TV shows, books and seminars about extreme couponing have helped fuel the current coupon craze. Extreme couponing is for those who have the time and energy to collect and use coupons in a manner that saves them a ton of money at the check out counter. I'm sure you've heard about those people that show up at a store with their stack of coupons and shopping list, only to leave with a full cart while spending next to no out of pocket money.
While this is admirable, the average shopper simply wants to save a few dollars here and there by taking advantage of coupon savings. Sure, you want to save money on your regular shopping excursions, but you're not looking to make couponing your life.
Here's 5 Rules for Using Coupons Wisely:
Rule #1: Get Coupons for Things You Actually Use
Clipping coupons can be so much fun that sometimes people overdo it and choose coupons for products that they don't normally use or need. Getting excited because something is on sale is not really going to save you money in the long run. What's the point of buying a brand of cereal that no one in your family likes simply because there's a $1.50 coupon?
Likewise, stocking up on a six-month's supply of cake mix is excessive, and prevents you from using that money on other items that may be more practical. Before you clip that coupon, take a moment to think about how you'll actually make use of this item.
Rule #2: Use Coupons When There is a Sale
You'll get more "bang for your buck" with a coupon when that same item is also on sale at the local store. Check your store's weekly flyers for special sales and then see if you can find a coupon for that item. If so, you're in luck because you're going to save twice as much money. Also, check to see if your store has a day when coupons are worth double their value.
Rule #3: Check Your Store's Coupon Policy
Stores that accept coupons have various policies, and you can't assume that you'll be able to use your coupons in one store the same as another store. It's a good idea to visit the store's website and print out their coupon policy. Bring this with you whenever you visit that store to shop. This way, if there are any disputes or questions concerning your using a particular coupon, you can whip out their policy on the spot. Familiarize yourself with the policy and know ahead of time if there are certain restrictions on coupons.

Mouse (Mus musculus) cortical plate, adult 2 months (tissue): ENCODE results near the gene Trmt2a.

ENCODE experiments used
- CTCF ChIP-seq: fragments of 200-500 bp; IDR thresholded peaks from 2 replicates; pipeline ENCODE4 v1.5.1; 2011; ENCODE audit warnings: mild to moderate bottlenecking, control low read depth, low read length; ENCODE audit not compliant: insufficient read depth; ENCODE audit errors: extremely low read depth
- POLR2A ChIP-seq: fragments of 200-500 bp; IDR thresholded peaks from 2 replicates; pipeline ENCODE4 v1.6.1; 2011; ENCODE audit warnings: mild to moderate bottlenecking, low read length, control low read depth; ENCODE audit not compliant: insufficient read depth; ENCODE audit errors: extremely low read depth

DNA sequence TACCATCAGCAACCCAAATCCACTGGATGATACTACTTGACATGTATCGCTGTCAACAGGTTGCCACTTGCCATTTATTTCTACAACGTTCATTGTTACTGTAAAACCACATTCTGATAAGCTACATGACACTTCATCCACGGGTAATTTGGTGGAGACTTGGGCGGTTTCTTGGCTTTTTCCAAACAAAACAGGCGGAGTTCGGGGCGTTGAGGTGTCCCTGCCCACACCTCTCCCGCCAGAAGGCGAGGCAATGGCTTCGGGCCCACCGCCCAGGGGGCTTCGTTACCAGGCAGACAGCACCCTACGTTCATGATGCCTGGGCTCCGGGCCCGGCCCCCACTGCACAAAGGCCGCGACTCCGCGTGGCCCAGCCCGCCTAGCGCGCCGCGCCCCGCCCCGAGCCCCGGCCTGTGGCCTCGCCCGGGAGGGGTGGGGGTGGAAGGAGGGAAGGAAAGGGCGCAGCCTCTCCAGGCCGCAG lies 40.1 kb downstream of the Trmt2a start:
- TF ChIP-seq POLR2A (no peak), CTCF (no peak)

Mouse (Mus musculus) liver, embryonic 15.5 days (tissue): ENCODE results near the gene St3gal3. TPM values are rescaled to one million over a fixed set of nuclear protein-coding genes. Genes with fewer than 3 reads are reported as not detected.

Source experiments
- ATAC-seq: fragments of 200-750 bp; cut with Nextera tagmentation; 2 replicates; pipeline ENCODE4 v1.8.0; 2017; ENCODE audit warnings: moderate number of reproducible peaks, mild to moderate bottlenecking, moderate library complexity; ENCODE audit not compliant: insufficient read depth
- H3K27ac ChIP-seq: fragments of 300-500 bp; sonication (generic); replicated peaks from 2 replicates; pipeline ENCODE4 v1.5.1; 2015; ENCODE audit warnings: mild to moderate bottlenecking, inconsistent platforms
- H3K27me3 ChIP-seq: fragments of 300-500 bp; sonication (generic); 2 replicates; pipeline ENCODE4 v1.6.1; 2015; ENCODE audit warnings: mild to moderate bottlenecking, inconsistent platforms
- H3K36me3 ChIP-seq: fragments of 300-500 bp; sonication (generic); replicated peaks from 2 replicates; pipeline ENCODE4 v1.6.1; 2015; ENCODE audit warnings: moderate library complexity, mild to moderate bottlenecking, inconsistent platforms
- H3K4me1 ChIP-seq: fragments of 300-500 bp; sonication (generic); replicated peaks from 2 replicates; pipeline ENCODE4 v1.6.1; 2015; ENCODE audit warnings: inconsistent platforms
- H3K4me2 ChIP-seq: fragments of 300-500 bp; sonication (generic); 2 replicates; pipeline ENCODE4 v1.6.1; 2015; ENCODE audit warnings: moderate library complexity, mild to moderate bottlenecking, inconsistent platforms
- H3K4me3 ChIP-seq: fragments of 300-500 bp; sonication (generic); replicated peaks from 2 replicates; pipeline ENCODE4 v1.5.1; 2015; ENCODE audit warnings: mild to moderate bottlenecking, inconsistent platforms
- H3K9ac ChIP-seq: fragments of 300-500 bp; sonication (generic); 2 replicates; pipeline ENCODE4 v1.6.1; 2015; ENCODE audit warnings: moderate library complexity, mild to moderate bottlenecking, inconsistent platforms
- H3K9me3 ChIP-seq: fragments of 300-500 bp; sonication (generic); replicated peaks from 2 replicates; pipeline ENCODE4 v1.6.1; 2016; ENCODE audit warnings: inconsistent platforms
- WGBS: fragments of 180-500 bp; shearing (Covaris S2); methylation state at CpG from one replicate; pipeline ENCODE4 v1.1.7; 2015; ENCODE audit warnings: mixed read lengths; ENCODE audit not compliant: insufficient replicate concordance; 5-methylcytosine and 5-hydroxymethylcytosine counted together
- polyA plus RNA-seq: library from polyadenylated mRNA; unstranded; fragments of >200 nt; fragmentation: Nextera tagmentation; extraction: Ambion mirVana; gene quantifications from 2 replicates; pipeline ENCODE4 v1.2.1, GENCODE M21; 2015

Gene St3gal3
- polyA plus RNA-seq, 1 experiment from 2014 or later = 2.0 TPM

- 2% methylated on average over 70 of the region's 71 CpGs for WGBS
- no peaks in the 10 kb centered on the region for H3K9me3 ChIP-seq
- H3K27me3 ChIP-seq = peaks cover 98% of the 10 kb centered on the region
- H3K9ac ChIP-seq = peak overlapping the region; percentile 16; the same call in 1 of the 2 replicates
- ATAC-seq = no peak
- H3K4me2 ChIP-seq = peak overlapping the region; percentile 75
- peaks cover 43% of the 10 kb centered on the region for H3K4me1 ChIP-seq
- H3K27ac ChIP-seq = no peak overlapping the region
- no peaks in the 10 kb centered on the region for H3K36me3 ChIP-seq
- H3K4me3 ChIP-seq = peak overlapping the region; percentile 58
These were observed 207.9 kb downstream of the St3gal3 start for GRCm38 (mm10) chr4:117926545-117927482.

Rule #4: Keep Coupons Organized
It's important that you separate and organize your coupons neatly so that you can find them when needed. No use in having a bunch of coupons that are laying around in a big pile somewhere. Purchase a labeled index card file or a binder and put plastic baseball cardholders inside. This way, you'll be able to see the actual coupon and the expiration date clearly. Also get a portable pouch that you can carry your coupons in when going to the store.
Rule #5: Be Vigilant at the Checkout Counter
Some checkout clerks are great when it comes to processing coupons, and others...not so much. Make sure you have handed the cashier all of your coupons and that each one has been properly scanned into the register. Sometimes a clerk will balk at accepting a certain coupon or refuse to accept all of your coupons on an item. This is where your knowledge about store policy comes in handy. Clerks can be wrong on occasion, so if you feel that your coupon should be accepted, don't make a scene. Instead, calmly ask to speak to the store manager and show them your printed out store policy. The manager will check to see what is the correct coupon policy and hopefully things will be resolved in your favor.